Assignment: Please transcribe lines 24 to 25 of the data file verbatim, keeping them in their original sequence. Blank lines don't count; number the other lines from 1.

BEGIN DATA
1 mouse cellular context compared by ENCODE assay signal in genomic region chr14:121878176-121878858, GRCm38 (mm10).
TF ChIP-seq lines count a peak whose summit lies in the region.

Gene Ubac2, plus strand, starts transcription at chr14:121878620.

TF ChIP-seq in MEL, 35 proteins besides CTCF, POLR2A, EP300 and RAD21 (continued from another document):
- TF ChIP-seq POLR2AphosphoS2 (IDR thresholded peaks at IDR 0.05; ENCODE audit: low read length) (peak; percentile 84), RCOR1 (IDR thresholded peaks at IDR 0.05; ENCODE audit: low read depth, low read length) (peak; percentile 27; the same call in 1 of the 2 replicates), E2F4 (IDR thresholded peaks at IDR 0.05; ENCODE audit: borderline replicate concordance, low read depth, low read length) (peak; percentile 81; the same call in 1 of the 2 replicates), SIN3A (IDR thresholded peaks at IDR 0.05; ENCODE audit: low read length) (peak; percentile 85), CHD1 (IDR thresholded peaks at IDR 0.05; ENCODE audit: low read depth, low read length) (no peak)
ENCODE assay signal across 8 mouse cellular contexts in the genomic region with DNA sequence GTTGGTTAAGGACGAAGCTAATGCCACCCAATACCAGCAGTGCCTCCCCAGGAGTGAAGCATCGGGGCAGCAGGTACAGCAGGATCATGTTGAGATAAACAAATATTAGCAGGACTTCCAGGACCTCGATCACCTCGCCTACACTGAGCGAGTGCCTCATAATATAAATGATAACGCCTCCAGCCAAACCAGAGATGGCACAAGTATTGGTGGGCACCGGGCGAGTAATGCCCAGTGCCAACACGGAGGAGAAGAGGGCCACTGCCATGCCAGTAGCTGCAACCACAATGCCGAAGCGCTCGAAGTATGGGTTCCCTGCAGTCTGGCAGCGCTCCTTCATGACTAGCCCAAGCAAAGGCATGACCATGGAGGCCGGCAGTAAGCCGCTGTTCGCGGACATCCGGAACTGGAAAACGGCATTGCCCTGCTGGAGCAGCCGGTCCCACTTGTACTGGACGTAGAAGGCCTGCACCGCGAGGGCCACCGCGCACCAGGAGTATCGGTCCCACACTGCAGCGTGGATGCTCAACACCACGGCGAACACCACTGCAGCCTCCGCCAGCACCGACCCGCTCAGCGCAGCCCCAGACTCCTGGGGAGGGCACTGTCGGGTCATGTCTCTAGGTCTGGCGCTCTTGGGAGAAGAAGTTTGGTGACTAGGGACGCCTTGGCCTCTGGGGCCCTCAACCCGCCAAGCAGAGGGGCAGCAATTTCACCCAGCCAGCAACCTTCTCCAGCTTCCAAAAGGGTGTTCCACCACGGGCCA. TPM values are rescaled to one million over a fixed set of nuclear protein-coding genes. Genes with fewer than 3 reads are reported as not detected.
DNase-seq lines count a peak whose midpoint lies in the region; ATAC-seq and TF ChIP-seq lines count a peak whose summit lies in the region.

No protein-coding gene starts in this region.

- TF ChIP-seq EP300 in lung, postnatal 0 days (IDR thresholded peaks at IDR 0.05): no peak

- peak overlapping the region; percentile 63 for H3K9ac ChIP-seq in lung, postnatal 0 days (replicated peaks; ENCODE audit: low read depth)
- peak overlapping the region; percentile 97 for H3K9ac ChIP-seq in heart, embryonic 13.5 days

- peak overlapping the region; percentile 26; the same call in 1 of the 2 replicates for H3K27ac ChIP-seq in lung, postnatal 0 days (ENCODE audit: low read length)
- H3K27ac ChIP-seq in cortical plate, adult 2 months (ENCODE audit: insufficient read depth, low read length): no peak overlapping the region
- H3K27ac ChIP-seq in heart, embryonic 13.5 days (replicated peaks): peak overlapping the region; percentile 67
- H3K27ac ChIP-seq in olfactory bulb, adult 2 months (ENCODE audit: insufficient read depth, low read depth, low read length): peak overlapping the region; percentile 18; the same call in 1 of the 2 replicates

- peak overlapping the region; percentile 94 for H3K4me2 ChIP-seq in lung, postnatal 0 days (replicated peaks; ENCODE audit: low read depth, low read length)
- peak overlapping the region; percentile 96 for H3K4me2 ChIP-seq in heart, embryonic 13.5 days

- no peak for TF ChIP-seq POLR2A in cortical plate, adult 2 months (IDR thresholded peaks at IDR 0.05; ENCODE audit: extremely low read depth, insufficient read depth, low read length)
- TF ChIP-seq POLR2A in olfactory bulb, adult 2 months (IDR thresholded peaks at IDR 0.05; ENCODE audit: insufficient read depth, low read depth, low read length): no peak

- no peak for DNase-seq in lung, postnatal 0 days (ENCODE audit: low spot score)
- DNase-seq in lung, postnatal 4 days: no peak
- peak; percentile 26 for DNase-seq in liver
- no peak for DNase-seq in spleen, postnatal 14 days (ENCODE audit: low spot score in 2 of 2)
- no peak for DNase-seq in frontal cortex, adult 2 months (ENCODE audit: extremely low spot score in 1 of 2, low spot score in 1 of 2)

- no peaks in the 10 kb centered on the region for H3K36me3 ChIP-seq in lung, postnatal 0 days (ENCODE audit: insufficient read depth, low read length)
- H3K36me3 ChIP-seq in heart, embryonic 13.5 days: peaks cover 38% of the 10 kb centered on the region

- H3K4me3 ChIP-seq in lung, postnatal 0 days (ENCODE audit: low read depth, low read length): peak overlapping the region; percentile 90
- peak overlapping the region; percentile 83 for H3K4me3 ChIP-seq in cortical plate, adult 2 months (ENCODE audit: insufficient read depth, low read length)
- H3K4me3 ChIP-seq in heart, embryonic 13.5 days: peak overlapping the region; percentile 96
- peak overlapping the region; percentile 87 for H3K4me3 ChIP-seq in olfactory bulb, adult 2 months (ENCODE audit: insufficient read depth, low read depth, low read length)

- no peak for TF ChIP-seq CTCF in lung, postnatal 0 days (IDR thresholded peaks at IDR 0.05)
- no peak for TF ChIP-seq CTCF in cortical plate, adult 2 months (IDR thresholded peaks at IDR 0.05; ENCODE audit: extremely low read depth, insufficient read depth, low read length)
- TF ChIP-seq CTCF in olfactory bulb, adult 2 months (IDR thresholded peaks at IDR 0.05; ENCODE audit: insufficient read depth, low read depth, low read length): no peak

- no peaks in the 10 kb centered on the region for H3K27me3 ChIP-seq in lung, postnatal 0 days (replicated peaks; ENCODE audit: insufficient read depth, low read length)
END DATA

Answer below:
- no peak for DNase-seq in frontal cortex, adult 2 months (ENCODE audit: extremely low spot score in 1 of 2, low spot score in 1 of 2)

- no peaks in the 10 kb centered on the region for H3K36me3 ChIP-seq in lung, postnatal 0 days (ENCODE audit: insufficient read depth, low read length)